Nearly every association which now clings to the word puritan has to be eliminated when we are thinking of the early Protestants. Whatever they were, they were not sour, gloomy, or severe; nor did their enemies bring any such charge against them. [. . .] For More, a Protestant was one “dronke of the new must of lewd lightnes of minde and vayne gladnesse of harte.” [. . .] Luther, he said, had made converts precisely because “he spiced al the poison” with “libertee.” [. . .] Protestantism was not too grim, but too glad, to be true.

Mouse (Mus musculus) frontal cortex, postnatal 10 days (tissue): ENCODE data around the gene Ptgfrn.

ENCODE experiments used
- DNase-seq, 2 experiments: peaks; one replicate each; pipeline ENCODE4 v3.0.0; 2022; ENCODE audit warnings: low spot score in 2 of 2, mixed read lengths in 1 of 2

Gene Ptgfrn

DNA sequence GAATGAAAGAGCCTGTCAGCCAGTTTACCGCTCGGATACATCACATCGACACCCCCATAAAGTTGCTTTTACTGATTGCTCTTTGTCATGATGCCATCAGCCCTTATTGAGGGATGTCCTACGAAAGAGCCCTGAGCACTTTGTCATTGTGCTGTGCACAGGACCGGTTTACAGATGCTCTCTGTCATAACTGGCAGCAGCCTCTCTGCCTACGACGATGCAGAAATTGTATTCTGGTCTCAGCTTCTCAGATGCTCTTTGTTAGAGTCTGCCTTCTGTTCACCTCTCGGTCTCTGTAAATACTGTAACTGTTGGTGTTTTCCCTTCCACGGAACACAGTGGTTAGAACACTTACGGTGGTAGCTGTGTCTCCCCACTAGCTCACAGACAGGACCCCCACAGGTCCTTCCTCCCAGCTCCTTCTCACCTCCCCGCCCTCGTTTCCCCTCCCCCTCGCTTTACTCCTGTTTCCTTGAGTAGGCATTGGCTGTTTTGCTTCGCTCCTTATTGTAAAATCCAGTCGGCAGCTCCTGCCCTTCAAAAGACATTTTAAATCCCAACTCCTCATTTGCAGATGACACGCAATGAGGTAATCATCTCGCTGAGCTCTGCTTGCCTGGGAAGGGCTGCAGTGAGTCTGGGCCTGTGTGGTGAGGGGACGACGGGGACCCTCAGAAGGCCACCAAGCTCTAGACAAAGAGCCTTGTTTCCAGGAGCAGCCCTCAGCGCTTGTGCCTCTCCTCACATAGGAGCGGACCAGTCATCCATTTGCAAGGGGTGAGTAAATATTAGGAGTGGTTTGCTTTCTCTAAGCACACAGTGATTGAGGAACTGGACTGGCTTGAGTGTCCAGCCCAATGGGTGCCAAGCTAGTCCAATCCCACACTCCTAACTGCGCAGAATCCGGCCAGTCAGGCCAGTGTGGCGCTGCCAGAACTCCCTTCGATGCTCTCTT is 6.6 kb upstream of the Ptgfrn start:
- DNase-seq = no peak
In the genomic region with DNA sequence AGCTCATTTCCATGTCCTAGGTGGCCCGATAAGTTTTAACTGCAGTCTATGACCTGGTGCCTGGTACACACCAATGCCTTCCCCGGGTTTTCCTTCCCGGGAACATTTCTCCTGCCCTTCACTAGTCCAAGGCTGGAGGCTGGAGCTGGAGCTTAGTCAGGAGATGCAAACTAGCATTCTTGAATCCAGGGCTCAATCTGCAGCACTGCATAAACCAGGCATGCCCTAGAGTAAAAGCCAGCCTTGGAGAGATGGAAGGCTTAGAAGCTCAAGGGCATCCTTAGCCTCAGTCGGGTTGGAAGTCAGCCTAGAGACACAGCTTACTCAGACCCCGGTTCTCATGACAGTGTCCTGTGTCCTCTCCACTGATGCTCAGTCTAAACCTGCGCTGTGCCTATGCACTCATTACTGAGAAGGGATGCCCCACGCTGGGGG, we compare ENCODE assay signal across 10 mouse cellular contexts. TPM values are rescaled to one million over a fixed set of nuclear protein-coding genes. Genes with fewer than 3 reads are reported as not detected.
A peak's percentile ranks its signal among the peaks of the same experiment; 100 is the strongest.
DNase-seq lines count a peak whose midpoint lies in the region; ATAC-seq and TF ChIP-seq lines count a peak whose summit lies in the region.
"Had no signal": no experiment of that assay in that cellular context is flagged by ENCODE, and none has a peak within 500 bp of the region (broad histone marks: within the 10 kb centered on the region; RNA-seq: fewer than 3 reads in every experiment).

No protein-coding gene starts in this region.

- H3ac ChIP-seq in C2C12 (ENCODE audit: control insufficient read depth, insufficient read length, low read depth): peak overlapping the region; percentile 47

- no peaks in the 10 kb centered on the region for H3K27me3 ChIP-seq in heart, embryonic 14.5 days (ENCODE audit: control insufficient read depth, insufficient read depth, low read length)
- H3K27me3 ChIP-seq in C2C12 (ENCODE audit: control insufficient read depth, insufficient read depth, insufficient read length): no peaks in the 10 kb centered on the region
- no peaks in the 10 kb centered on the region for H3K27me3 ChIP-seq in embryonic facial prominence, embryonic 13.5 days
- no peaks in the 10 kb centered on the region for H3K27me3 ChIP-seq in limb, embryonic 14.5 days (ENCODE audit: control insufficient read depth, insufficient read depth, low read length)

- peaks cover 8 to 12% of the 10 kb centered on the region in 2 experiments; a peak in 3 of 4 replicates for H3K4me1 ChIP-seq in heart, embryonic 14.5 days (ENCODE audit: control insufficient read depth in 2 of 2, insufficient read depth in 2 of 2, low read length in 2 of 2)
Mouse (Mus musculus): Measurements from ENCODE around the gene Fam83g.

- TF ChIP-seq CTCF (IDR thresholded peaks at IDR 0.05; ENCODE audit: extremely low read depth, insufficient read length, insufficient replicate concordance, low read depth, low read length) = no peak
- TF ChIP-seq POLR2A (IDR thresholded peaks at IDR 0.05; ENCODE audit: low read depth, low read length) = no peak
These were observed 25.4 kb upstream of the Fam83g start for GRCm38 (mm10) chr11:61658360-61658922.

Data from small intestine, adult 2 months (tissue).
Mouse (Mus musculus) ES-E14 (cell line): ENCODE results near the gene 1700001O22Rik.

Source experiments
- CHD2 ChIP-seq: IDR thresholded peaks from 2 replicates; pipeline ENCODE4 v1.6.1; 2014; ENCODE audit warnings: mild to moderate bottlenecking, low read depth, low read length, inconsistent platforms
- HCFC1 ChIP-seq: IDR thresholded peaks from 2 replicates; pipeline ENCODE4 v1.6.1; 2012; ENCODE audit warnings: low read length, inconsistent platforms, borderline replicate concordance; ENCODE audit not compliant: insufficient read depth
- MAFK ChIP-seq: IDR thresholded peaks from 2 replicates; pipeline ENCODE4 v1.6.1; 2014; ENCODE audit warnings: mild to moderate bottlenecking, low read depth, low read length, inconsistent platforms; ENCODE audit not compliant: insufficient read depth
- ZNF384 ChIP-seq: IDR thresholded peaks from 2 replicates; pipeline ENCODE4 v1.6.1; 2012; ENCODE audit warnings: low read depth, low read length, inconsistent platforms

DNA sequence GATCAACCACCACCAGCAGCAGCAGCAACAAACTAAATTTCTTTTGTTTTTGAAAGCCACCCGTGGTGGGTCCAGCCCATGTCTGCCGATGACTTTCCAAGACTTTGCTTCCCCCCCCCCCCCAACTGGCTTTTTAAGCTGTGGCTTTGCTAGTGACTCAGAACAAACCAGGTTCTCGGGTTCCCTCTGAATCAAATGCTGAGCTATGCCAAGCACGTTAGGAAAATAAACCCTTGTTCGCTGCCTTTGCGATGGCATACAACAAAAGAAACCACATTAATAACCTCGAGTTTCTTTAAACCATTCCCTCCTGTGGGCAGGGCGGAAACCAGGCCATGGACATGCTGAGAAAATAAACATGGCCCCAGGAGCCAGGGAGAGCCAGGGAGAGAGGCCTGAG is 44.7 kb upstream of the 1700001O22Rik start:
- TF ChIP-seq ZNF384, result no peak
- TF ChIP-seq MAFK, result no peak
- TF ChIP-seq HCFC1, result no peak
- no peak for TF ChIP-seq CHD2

- English Literature in the Sixteenth Century
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